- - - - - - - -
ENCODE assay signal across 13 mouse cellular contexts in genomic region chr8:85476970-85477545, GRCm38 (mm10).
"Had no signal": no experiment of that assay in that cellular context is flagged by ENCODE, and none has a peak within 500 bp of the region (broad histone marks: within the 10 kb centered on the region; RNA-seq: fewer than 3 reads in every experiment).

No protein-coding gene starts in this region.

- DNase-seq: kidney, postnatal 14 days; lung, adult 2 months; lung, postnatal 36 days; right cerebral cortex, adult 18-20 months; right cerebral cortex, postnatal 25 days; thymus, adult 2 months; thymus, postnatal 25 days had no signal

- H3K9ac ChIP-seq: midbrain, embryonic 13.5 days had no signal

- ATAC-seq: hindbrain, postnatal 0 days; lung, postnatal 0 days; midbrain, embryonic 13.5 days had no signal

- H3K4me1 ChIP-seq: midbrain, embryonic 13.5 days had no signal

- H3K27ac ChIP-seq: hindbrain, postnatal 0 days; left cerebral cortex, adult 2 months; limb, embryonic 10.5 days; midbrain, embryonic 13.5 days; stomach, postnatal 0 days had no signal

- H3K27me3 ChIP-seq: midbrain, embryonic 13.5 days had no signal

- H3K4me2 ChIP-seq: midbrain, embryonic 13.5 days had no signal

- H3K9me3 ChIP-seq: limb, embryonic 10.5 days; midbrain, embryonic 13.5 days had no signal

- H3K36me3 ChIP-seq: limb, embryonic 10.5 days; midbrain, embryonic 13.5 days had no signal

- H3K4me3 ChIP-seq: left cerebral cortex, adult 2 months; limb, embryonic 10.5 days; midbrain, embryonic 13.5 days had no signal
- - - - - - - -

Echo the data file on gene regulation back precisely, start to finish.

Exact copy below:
ENCODE assay signal across 13 mouse cellular contexts in genomic region chr8:85476970-85477545, GRCm38 (mm10).
"Had no signal": no experiment of that assay in that cellular context is flagged by ENCODE, and none has a peak within 500 bp of the region (broad histone marks: within the 10 kb centered on the region; RNA-seq: fewer than 3 reads in every experiment).

No protein-coding gene starts in this region.

- DNase-seq: kidney, postnatal 14 days; lung, adult 2 months; lung, postnatal 36 days; right cerebral cortex, adult 18-20 months; right cerebral cortex, postnatal 25 days; thymus, adult 2 months; thymus, postnatal 25 days had no signal

- H3K9ac ChIP-seq: midbrain, embryonic 13.5 days had no signal

- ATAC-seq: hindbrain, postnatal 0 days; lung, postnatal 0 days; midbrain, embryonic 13.5 days had no signal

- H3K4me1 ChIP-seq: midbrain, embryonic 13.5 days had no signal

- H3K27ac ChIP-seq: hindbrain, postnatal 0 days; left cerebral cortex, adult 2 months; limb, embryonic 10.5 days; midbrain, embryonic 13.5 days; stomach, postnatal 0 days had no signal

- H3K27me3 ChIP-seq: midbrain, embryonic 13.5 days had no signal

- H3K4me2 ChIP-seq: midbrain, embryonic 13.5 days had no signal

- H3K9me3 ChIP-seq: limb, embryonic 10.5 days; midbrain, embryonic 13.5 days had no signal

- H3K36me3 ChIP-seq: limb, embryonic 10.5 days; midbrain, embryonic 13.5 days had no signal

- H3K4me3 ChIP-seq: left cerebral cortex, adult 2 months; limb, embryonic 10.5 days; midbrain, embryonic 13.5 days had no signal